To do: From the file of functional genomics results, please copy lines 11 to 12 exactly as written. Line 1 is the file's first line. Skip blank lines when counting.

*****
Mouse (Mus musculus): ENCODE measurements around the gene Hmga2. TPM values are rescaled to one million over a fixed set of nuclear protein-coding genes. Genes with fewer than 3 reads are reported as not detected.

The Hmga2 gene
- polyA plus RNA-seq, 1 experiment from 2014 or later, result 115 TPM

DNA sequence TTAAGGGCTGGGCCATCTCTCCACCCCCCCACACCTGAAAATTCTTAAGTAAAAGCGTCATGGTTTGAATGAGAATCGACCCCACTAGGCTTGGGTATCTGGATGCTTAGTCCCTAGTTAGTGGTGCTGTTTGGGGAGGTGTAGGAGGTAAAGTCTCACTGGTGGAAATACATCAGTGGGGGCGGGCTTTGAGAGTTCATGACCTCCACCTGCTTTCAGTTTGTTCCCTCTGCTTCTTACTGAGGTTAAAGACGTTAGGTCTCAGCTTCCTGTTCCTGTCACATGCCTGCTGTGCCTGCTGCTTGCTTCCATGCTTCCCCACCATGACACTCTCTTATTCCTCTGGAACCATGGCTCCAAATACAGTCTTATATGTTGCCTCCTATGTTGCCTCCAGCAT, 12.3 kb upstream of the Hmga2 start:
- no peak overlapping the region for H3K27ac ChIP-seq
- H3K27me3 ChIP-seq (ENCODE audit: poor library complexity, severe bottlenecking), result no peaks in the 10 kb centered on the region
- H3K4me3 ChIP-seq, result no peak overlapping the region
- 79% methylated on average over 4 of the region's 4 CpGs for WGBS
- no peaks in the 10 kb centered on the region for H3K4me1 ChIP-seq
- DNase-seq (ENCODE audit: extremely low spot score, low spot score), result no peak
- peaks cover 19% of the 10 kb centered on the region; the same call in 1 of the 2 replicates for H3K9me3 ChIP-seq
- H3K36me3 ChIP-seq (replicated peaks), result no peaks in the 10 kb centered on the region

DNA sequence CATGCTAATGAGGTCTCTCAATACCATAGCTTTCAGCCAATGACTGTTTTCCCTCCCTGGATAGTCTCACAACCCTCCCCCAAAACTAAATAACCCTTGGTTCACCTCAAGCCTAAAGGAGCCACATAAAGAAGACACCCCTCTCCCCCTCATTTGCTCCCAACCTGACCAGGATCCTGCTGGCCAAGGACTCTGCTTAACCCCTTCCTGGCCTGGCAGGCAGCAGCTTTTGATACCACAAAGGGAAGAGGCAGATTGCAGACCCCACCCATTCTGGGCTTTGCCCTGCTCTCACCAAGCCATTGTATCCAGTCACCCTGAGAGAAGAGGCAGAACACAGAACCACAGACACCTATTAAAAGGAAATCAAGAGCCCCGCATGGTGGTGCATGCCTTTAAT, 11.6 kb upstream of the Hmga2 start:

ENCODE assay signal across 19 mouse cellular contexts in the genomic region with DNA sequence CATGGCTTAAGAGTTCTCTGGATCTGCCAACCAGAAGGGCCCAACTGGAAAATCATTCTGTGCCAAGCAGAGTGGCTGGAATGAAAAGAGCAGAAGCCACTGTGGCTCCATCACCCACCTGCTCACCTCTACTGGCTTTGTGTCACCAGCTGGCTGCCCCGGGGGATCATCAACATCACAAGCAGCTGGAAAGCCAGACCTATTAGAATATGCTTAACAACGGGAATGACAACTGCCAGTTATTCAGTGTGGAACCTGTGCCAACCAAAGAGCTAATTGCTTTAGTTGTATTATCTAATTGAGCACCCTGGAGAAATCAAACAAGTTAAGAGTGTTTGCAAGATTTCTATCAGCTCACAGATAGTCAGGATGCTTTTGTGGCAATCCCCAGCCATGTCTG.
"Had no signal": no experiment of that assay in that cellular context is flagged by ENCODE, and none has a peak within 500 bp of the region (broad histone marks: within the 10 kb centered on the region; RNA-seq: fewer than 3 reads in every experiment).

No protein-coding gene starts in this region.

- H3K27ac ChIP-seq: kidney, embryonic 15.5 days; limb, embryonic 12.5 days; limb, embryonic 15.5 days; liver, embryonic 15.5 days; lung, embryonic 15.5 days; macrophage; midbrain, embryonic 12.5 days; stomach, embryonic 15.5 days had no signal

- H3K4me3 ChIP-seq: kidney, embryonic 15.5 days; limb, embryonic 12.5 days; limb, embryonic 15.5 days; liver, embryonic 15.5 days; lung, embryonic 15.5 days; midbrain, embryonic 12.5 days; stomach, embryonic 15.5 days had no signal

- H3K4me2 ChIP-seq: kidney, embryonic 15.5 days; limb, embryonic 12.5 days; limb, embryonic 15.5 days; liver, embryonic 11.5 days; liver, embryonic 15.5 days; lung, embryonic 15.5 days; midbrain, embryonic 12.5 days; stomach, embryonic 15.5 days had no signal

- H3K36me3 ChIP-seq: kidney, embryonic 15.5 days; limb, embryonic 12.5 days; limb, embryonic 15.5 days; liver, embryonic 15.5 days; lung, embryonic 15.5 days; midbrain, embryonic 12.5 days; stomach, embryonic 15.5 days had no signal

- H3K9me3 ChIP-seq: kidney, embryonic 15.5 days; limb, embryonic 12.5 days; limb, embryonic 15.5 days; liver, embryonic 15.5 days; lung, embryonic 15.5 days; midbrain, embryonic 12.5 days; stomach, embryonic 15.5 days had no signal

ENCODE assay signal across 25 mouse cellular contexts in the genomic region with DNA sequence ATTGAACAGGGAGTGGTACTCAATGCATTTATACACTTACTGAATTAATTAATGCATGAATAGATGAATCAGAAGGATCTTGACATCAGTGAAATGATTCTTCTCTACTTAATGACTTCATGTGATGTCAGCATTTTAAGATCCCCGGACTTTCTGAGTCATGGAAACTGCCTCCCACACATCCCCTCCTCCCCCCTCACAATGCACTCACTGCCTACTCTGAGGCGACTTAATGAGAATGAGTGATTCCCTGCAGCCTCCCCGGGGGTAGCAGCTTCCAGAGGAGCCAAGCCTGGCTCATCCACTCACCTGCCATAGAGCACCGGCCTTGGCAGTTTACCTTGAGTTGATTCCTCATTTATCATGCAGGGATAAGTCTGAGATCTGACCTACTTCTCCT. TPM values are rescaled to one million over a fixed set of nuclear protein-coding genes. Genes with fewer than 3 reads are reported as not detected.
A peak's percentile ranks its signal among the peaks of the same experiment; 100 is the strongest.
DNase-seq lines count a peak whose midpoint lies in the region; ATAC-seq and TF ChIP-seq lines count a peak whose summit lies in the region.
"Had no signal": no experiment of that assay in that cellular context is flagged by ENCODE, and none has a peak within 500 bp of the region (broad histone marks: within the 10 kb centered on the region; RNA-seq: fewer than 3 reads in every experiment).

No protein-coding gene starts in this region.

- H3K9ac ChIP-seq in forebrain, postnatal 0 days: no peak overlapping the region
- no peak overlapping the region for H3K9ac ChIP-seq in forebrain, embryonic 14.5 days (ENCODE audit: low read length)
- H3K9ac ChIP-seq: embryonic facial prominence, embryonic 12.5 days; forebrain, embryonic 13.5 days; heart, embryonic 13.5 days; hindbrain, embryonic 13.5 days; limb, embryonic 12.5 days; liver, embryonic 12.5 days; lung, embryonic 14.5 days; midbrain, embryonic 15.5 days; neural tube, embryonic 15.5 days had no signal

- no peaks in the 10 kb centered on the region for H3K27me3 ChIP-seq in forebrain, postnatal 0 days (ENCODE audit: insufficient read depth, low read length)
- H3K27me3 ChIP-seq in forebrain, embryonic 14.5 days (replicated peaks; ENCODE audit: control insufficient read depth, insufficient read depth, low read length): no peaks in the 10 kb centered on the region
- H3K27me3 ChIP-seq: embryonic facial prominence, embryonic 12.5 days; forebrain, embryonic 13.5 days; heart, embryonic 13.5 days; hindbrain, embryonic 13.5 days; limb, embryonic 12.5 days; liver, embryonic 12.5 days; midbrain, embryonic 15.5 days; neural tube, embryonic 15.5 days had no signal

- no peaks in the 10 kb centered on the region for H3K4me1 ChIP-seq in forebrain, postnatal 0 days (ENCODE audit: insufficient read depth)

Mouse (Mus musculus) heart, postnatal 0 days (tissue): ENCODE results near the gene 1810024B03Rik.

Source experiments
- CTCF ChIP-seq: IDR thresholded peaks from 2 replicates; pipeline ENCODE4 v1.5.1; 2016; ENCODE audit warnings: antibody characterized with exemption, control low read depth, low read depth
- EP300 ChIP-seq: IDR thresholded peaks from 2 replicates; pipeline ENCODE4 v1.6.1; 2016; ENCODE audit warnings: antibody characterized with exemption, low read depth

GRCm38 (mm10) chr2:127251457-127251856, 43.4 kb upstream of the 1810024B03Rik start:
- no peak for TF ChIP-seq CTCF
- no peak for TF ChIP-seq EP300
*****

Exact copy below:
- peaks cover 19% of the 10 kb centered on the region; the same call in 1 of the 2 replicates for H3K9me3 ChIP-seq
- H3K36me3 ChIP-seq (replicated peaks), result no peaks in the 10 kb centered on the region